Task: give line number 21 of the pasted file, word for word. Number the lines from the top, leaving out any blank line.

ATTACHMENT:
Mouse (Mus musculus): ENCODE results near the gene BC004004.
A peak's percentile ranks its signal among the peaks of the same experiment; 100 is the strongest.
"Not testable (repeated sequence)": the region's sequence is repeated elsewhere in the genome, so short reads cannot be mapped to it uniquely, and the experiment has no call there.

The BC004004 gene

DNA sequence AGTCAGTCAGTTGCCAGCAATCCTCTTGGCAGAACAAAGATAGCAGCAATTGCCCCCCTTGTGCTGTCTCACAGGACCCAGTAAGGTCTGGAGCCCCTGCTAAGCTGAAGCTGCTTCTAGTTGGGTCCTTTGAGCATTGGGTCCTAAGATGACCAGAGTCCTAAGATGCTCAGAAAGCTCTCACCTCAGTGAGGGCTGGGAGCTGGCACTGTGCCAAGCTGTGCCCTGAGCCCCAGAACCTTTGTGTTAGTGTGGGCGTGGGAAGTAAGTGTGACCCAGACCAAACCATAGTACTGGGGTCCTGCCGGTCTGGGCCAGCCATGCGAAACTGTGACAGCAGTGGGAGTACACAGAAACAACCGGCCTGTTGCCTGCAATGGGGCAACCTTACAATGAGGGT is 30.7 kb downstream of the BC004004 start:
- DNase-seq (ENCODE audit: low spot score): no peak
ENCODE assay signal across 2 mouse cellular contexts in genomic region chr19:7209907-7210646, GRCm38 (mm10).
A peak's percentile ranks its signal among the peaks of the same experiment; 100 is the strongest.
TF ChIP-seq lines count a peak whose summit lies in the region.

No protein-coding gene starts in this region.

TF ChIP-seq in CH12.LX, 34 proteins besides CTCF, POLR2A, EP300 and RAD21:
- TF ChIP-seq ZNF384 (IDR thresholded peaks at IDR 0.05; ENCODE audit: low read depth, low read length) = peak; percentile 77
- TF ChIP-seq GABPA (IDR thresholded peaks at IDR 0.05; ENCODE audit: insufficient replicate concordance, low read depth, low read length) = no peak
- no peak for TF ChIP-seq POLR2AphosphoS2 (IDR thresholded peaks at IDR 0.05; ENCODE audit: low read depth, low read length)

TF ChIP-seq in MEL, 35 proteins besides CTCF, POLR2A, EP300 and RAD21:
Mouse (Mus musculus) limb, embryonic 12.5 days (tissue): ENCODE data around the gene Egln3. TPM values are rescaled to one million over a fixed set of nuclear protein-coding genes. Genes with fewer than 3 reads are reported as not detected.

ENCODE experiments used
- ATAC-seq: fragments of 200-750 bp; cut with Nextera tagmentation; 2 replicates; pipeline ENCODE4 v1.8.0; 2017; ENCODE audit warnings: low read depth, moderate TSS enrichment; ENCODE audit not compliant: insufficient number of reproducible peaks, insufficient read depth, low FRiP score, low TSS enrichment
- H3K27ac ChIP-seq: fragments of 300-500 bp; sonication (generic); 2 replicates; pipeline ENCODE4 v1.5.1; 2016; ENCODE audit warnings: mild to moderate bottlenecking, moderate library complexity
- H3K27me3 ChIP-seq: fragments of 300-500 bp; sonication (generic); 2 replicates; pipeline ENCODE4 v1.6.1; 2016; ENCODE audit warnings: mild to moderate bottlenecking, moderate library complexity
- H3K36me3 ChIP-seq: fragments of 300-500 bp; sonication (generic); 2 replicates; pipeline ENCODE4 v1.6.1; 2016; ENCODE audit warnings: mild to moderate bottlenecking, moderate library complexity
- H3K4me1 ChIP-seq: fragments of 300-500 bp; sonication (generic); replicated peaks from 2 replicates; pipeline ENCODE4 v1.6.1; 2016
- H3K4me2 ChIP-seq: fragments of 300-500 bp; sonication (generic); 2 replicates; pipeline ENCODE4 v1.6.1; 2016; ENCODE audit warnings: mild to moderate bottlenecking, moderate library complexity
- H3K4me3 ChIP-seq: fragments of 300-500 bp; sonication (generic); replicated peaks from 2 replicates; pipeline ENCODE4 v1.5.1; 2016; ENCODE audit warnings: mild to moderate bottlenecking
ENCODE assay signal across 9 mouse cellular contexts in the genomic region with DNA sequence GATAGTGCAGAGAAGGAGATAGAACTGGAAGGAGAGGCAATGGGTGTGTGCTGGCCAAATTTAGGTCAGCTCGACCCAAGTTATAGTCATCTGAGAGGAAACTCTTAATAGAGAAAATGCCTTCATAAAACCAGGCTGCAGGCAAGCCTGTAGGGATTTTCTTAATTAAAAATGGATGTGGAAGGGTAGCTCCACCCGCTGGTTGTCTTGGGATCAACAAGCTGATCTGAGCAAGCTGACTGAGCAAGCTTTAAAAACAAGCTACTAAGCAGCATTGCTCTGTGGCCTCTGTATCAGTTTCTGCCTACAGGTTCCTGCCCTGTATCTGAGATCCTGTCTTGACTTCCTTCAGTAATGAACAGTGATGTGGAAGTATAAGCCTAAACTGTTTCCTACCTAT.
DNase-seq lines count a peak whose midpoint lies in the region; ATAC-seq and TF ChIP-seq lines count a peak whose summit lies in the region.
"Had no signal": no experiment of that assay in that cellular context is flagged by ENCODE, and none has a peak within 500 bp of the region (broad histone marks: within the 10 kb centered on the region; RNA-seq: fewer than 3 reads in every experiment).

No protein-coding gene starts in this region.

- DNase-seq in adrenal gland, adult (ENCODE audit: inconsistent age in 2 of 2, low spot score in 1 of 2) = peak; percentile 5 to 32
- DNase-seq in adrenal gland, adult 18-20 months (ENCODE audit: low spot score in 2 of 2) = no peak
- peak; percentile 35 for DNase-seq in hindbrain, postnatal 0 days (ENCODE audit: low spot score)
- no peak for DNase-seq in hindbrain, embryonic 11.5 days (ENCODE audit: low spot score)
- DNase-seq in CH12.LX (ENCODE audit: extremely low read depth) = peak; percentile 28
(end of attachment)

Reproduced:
- H3K36me3 ChIP-seq: fragments of 300-500 bp; sonication (generic); 2 replicates; pipeline ENCODE4 v1.6.1; 2016; ENCODE audit warnings: mild to moderate bottlenecking, moderate library complexity